22.214.171.124, 126.96.36.199P10 and 188.8.131.52
We stopped using OME to push update because it was too unreliable and a pain in the *** to use. Instead, we use Repository Manager to pull down the available drives and things for the server models we have and then just run the ISO on each server.
It's a bit more work but it has never given us any problems.
I've come to peace with OME. I install the updates and then check it a few days later. It usually figures out things have changed by then. Then I install more updates. If there is a particular update that fails to install multiple times, I download it and manually install it. This usually takes 1-2 weeks.
Yes, I hope one day that OME will be smart enough to know updates have been installed that it installed itself. But, this is better, for me, than the pre-OME days of having to download the server update utility ISO, distribute over slow T1 lines to a dozen servers and then manually run it on each server.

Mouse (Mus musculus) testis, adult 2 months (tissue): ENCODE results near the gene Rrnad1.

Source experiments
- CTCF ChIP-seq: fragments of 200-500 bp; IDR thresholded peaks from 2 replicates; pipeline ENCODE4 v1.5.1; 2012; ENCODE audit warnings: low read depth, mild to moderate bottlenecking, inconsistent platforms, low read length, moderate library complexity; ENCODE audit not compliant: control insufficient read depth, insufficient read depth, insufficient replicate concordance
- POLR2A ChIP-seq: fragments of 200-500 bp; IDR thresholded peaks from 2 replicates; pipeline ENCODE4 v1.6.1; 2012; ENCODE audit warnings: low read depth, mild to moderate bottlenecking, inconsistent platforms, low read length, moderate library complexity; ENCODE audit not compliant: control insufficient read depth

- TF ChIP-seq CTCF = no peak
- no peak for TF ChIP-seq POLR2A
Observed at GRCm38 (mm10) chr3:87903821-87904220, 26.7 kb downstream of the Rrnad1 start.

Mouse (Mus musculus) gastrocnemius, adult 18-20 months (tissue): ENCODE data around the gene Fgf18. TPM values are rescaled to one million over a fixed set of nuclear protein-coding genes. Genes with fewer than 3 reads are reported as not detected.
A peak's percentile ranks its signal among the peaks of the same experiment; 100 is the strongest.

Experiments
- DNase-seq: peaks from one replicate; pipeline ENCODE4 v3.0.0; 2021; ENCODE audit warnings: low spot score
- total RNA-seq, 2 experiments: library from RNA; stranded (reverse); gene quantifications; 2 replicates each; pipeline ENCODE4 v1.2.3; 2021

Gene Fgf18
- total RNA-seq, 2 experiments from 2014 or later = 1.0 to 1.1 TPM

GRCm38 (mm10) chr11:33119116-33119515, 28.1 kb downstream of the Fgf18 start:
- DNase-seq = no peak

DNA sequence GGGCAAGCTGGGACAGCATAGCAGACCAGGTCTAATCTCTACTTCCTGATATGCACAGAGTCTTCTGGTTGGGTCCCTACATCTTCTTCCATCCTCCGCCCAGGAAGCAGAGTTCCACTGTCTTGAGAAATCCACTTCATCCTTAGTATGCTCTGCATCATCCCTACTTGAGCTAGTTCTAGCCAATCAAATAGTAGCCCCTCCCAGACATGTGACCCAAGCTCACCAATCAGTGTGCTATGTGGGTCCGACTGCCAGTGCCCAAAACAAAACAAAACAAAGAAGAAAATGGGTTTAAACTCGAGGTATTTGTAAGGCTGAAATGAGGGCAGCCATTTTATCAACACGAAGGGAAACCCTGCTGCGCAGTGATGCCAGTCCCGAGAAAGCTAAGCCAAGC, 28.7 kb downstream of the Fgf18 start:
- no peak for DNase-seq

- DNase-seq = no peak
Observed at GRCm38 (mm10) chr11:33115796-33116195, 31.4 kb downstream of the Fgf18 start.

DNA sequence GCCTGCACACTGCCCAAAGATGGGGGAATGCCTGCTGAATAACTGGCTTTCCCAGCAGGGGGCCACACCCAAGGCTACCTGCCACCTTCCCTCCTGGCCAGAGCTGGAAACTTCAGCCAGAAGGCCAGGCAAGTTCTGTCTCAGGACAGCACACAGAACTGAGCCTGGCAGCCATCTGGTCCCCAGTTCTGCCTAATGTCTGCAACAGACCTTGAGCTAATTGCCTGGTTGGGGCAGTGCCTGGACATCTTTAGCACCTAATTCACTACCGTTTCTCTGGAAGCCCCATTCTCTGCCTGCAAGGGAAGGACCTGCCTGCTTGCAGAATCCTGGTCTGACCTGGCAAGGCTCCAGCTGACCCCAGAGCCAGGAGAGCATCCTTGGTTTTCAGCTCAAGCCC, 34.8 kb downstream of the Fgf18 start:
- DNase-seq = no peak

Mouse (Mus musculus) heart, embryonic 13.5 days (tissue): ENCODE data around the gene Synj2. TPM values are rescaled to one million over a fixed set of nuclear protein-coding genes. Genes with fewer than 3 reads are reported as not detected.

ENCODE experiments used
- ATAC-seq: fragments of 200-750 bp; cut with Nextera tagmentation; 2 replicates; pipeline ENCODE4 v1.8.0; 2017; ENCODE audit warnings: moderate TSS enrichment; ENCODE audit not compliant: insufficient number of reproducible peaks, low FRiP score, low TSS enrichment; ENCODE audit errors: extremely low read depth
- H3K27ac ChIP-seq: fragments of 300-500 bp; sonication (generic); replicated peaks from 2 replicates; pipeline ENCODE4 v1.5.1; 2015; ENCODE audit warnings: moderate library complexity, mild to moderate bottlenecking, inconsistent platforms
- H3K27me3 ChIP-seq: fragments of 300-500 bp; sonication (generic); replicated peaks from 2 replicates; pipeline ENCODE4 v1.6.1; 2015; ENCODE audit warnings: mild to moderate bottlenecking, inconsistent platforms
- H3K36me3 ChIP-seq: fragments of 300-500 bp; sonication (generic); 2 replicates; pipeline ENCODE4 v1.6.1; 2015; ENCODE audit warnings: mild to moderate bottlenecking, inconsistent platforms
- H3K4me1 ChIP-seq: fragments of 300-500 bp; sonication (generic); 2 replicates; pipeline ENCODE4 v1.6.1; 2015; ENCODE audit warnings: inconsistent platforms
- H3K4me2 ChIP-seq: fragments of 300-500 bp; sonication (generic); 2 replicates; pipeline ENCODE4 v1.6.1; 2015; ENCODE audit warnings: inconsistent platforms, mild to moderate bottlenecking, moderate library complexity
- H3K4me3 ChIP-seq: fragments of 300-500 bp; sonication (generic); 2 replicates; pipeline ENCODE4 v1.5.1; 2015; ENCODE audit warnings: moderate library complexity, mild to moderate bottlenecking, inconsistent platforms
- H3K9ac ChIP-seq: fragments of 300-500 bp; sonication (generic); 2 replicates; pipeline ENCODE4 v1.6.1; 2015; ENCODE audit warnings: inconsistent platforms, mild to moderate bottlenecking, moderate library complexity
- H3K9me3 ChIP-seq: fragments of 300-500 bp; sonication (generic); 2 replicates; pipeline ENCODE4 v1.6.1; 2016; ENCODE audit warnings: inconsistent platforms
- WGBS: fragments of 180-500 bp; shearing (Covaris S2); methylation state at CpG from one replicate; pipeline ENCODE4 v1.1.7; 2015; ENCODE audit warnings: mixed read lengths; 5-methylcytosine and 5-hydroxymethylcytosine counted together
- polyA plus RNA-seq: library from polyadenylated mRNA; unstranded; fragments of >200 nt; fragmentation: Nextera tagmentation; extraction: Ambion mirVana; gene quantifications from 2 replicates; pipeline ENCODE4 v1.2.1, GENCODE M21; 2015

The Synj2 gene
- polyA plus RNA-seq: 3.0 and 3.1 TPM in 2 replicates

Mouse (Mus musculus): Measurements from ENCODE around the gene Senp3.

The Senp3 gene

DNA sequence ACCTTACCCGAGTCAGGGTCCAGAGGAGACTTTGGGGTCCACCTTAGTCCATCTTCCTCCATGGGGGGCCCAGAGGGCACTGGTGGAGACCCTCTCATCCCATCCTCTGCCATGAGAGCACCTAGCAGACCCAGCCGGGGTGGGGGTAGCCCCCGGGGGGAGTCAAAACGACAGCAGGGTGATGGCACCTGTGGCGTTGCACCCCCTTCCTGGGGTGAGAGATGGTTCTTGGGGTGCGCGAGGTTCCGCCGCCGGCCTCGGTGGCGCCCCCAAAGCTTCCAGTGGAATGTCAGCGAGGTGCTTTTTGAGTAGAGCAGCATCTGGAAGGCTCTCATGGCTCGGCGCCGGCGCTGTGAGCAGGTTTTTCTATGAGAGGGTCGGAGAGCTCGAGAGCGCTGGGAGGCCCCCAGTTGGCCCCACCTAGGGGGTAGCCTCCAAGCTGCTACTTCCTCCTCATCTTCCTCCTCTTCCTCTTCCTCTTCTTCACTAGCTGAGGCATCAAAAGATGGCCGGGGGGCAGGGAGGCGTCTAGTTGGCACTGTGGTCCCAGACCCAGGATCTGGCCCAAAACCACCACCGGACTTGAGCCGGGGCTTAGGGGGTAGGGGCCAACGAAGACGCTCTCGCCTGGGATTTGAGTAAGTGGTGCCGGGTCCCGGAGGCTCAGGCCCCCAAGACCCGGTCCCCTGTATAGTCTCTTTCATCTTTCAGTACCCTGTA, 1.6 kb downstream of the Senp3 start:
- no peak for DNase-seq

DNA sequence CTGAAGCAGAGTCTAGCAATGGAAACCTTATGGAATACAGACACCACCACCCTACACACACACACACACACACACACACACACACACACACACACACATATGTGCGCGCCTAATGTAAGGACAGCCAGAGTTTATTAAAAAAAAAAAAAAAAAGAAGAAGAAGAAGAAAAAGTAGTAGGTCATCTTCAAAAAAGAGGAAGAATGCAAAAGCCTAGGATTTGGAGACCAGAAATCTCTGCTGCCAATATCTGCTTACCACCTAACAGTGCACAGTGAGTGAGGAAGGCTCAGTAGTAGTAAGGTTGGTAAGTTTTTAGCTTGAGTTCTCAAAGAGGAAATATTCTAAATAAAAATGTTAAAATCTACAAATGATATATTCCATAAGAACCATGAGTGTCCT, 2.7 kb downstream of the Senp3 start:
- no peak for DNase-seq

I'm confused, i thought In-Band (through OMSA) was the way to go and supported all the types of updates. I thought Out-of-Band (Through iDRAC/Lifecycle controller) was only able to the firmware updates.
Also with in-band the server stays online while updating untill the reboot is triggered. Downtime is about 10 minutes per server. With Out-of-Band the server will be offline for an hour updating firmwares..? Right?
The documentation is not clear. You need to reboot the server and press F10 - Enter the Lifecycle Controller. This is where you will find the collect inventory on boot option.
Firmware updates from OME to a server through the DRAC (Out of Band) will only take the server down for the reboot BUT just as any firmware updates they will be applied during the boot in the lifecycle controller so the boot will take longer than a normal reboot. What OME does is send the updates to the DRAC and they get applied immediately if no reboot is required or they get added to the lifecycle queue if a reboot is required.
I find that when I do BIOS, PERC and NIC through OOB it adds about 10 minutes to the reboot on 12Gen and 13Gen servers.